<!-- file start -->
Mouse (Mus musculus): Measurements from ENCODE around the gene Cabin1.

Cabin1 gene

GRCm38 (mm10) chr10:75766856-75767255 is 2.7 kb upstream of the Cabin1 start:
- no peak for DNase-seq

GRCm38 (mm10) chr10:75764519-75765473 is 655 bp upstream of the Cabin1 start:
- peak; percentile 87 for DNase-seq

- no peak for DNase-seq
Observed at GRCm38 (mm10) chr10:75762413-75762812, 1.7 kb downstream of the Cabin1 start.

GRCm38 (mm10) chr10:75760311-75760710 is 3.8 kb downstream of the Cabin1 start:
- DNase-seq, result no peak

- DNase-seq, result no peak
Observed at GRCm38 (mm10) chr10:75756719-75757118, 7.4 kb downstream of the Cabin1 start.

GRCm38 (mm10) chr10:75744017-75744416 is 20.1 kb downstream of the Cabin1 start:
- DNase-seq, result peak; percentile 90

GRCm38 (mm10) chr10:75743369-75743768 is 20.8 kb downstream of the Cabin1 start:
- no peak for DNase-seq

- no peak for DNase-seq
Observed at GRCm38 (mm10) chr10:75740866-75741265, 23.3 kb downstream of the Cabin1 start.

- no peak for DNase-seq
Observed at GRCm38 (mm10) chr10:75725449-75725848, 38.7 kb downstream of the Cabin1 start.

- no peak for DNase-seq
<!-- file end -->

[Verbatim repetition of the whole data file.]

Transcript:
Mouse (Mus musculus): Measurements from ENCODE around the gene Cabin1.

Cabin1 gene

GRCm38 (mm10) chr10:75766856-75767255 is 2.7 kb upstream of the Cabin1 start:
- no peak for DNase-seq

GRCm38 (mm10) chr10:75764519-75765473 is 655 bp upstream of the Cabin1 start:
- peak; percentile 87 for DNase-seq

- no peak for DNase-seq
Observed at GRCm38 (mm10) chr10:75762413-75762812, 1.7 kb downstream of the Cabin1 start.

GRCm38 (mm10) chr10:75760311-75760710 is 3.8 kb downstream of the Cabin1 start:
- DNase-seq, result no peak

- DNase-seq, result no peak
Observed at GRCm38 (mm10) chr10:75756719-75757118, 7.4 kb downstream of the Cabin1 start.

GRCm38 (mm10) chr10:75744017-75744416 is 20.1 kb downstream of the Cabin1 start:
- DNase-seq, result peak; percentile 90

GRCm38 (mm10) chr10:75743369-75743768 is 20.8 kb downstream of the Cabin1 start:
- no peak for DNase-seq

- no peak for DNase-seq
Observed at GRCm38 (mm10) chr10:75740866-75741265, 23.3 kb downstream of the Cabin1 start.

- no peak for DNase-seq
Observed at GRCm38 (mm10) chr10:75725449-75725848, 38.7 kb downstream of the Cabin1 start.

- no peak for DNase-seq